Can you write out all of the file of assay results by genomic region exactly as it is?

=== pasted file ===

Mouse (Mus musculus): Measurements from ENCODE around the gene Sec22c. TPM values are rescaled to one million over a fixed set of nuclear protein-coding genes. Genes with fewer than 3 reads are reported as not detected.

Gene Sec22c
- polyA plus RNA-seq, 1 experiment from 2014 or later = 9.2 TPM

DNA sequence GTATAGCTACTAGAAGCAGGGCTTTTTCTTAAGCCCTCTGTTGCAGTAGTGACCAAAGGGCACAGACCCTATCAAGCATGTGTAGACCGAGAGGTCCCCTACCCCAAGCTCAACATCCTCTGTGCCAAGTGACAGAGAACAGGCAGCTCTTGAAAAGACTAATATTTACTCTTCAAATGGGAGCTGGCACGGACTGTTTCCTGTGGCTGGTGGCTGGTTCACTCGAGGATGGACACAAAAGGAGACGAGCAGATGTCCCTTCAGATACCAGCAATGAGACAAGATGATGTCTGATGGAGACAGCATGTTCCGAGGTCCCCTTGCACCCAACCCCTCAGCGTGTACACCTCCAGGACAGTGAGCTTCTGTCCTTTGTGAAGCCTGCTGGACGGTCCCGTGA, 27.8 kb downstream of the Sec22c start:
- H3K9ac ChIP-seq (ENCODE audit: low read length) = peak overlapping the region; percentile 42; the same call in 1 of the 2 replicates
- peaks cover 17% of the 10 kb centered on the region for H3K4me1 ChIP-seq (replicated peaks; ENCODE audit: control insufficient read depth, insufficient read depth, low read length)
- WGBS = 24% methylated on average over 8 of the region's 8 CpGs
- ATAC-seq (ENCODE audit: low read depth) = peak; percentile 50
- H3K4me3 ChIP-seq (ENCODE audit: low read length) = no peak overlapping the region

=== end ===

Mouse (Mus musculus): Measurements from ENCODE around the gene Sec22c. TPM values are rescaled to one million over a fixed set of nuclear protein-coding genes. Genes with fewer than 3 reads are reported as not detected.

Gene Sec22c
- polyA plus RNA-seq, 1 experiment from 2014 or later = 9.2 TPM

DNA sequence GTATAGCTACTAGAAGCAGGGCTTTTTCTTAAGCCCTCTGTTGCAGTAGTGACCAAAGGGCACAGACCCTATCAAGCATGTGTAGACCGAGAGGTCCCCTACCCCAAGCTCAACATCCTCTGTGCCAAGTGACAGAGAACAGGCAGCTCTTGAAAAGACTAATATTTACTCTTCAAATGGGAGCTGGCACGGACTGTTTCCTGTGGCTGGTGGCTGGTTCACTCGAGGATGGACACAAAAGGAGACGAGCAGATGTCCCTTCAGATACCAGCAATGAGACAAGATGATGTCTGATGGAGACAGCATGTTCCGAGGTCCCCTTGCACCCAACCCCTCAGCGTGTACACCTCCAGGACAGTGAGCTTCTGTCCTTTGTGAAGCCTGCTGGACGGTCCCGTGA, 27.8 kb downstream of the Sec22c start:
- H3K9ac ChIP-seq (ENCODE audit: low read length) = peak overlapping the region; percentile 42; the same call in 1 of the 2 replicates
- peaks cover 17% of the 10 kb centered on the region for H3K4me1 ChIP-seq (replicated peaks; ENCODE audit: control insufficient read depth, insufficient read depth, low read length)
- WGBS = 24% methylated on average over 8 of the region's 8 CpGs
- ATAC-seq (ENCODE audit: low read depth) = peak; percentile 50
- H3K4me3 ChIP-seq (ENCODE audit: low read length) = no peak overlapping the region